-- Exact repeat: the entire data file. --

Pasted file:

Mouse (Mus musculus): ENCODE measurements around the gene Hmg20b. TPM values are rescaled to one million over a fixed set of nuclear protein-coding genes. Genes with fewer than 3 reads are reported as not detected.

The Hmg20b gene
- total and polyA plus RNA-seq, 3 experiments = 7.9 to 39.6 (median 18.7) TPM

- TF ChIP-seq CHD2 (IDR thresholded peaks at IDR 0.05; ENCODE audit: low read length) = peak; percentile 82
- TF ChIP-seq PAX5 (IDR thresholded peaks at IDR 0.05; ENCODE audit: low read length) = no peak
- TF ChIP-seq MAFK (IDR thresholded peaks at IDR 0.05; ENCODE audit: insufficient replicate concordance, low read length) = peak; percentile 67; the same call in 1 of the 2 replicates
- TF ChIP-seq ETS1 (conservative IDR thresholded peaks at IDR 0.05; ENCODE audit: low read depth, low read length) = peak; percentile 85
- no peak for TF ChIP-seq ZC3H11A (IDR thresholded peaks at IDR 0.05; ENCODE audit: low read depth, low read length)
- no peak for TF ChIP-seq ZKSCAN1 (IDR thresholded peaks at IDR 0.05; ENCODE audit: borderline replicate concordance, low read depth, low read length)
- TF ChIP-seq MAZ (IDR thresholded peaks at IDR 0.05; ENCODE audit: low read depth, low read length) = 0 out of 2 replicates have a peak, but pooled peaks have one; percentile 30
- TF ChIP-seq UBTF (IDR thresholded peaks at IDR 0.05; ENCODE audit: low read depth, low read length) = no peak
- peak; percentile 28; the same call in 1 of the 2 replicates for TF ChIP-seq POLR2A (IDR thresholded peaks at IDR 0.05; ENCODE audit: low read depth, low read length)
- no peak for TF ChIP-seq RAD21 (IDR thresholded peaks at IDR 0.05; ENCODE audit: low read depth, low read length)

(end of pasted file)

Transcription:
Mouse (Mus musculus): ENCODE measurements around the gene Hmg20b. TPM values are rescaled to one million over a fixed set of nuclear protein-coding genes. Genes with fewer than 3 reads are reported as not detected.

The Hmg20b gene
- total and polyA plus RNA-seq, 3 experiments = 7.9 to 39.6 (median 18.7) TPM

- TF ChIP-seq CHD2 (IDR thresholded peaks at IDR 0.05; ENCODE audit: low read length) = peak; percentile 82
- TF ChIP-seq PAX5 (IDR thresholded peaks at IDR 0.05; ENCODE audit: low read length) = no peak
- TF ChIP-seq MAFK (IDR thresholded peaks at IDR 0.05; ENCODE audit: insufficient replicate concordance, low read length) = peak; percentile 67; the same call in 1 of the 2 replicates
- TF ChIP-seq ETS1 (conservative IDR thresholded peaks at IDR 0.05; ENCODE audit: low read depth, low read length) = peak; percentile 85
- no peak for TF ChIP-seq ZC3H11A (IDR thresholded peaks at IDR 0.05; ENCODE audit: low read depth, low read length)
- no peak for TF ChIP-seq ZKSCAN1 (IDR thresholded peaks at IDR 0.05; ENCODE audit: borderline replicate concordance, low read depth, low read length)
- TF ChIP-seq MAZ (IDR thresholded peaks at IDR 0.05; ENCODE audit: low read depth, low read length) = 0 out of 2 replicates have a peak, but pooled peaks have one; percentile 30
- TF ChIP-seq UBTF (IDR thresholded peaks at IDR 0.05; ENCODE audit: low read depth, low read length) = no peak
- peak; percentile 28; the same call in 1 of the 2 replicates for TF ChIP-seq POLR2A (IDR thresholded peaks at IDR 0.05; ENCODE audit: low read depth, low read length)
- no peak for TF ChIP-seq RAD21 (IDR thresholded peaks at IDR 0.05; ENCODE audit: low read depth, low read length)